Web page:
From the Power Platform admin center, you use the Data Export option to export the details on your Power Apps and Power Automate Flows to an Azure Data Lake. Once Data Export is configured the data is exported daily along with usage on your Power Apps and Flows. From the Data Lake, the data can be consumed by a variety of tools such as Power BI, Azure Data Factory, and Synapse Analytics for self-service analytics.
To set up Data Export, you will need an Azure subscription and have created an Azure Data Lake. Azure Data Lake is built on top of Gen2 Blob Storage, so all you need to do is to create a Blob Storage Account with Hierarchical Namespace enabled
Once you have created your storage account go to the Power Platform Admin Center. From the Data export option select if you want your Power Automate or Power Apps information exported and provide details on the storage account to be used. There are no options to filter which environments you want to be included in the export so it includes all the Power Apps and Flows inventory and usage data from your tenancy. I found it takes one to two days before the export starts pushing data to your Data Lake.
Once the Data Export process starts it will create a container called powerplatform with folders for powerapps and powerautomate. Hopefully, the folder structure is self-explanatory.
One folder that is likely to grab people’s attention is the “powerplatform/powerautomate/usage” folder Within this folder, you will discover a file for each day, with details on all Power Automate runs executed during that specific day. A new file is created automatically every 24 hours. In my tenant, the most recent usage data was from two days ago. It remains unclear whether this will improve once Data Export is officially released.
The Data Export service is similar to the Synapse Link for Dataverse service I have covered in previous posts. However, the analytics data is provided in JSON format rather than raw data like Synapse Link. JSON is referred to as semi-structured data which must be parsed before it can be used. Details on the schema can be found here. In the Flow usage files, each row in the file contains a JSON object with details on a flow run.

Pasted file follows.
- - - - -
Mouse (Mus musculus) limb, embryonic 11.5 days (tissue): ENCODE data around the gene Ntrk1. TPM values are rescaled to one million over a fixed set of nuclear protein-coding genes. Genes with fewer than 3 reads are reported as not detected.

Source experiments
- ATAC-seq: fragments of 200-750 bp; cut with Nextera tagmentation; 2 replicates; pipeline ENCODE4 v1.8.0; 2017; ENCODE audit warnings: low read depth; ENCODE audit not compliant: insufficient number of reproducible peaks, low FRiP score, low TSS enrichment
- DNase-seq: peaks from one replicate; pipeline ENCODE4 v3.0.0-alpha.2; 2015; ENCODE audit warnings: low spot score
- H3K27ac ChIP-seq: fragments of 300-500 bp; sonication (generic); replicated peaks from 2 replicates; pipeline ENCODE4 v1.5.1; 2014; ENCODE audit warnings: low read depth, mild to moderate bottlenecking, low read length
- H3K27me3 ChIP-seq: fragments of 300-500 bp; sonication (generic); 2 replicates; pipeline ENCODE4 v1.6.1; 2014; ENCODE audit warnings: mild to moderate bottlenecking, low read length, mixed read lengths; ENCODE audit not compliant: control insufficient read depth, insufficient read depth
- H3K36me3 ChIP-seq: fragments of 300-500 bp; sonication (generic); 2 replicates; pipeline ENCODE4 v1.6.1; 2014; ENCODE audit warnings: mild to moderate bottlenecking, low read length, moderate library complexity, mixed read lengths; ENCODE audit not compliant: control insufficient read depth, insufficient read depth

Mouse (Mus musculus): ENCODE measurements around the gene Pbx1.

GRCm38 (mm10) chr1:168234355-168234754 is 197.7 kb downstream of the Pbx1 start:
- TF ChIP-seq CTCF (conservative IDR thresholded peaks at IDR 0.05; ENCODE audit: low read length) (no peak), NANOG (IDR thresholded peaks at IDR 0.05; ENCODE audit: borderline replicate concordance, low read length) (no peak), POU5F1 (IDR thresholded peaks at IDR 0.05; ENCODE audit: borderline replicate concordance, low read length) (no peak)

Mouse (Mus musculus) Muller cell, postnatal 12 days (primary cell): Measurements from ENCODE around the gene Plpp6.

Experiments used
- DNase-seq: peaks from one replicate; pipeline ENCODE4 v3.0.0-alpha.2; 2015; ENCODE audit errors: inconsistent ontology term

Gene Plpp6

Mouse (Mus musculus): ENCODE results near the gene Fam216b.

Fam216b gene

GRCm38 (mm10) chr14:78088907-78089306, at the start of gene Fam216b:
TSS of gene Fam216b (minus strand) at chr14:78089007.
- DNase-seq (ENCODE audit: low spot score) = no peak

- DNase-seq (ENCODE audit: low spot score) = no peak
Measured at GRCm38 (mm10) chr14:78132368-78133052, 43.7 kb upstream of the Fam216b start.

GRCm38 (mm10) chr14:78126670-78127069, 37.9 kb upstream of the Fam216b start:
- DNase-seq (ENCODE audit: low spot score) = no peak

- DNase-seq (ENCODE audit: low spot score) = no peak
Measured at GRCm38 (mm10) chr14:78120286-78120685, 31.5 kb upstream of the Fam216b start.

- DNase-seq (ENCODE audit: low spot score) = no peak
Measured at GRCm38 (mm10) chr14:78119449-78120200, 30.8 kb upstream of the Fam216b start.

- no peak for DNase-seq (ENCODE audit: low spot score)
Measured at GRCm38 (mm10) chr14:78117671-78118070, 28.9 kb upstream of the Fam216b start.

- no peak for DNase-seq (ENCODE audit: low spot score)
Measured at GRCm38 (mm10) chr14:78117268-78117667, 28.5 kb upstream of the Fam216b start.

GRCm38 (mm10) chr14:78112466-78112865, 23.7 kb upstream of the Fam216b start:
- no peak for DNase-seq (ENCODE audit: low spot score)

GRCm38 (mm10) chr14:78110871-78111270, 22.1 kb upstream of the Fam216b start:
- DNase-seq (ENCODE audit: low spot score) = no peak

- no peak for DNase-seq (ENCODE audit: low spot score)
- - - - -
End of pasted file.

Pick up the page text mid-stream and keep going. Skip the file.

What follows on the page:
The data in your Data Lake can be consumed in multiple ways including using Power BI. If you want to query your data from Power BI select Azure Data Lake Storage Gen 2 as your source
Enter the url of the folder where the data resides. Make sure your url has DFS in it rather than blob if you have copied it from the properties otherwise, you will get an error.
Once you authenticate your connection select Combine & Transform Data option.
Once transformed you have access to your Pwer Automate flow usage data in Power BI. The information provided hopefully is intuitive, whereby the resourceId pertains to the workflow guid and the status column signifies whether the flow run was successful or unsuccessful.
While still in preview the ability to automatically export your Power Platform analytics to a Data Lake looks interesting. Once the data is in your data lake you can use a range of tools to analyze and surface the data. The possibilities are endless, you could query this data directly from the data lake or use Azure Data Factory to push it into a database or Dataverse.
You could also consider using the Power Platform Data Export option rather than the Microsoft Power Platform Center of Excellence for monitoring your Power Platform inventory and usage.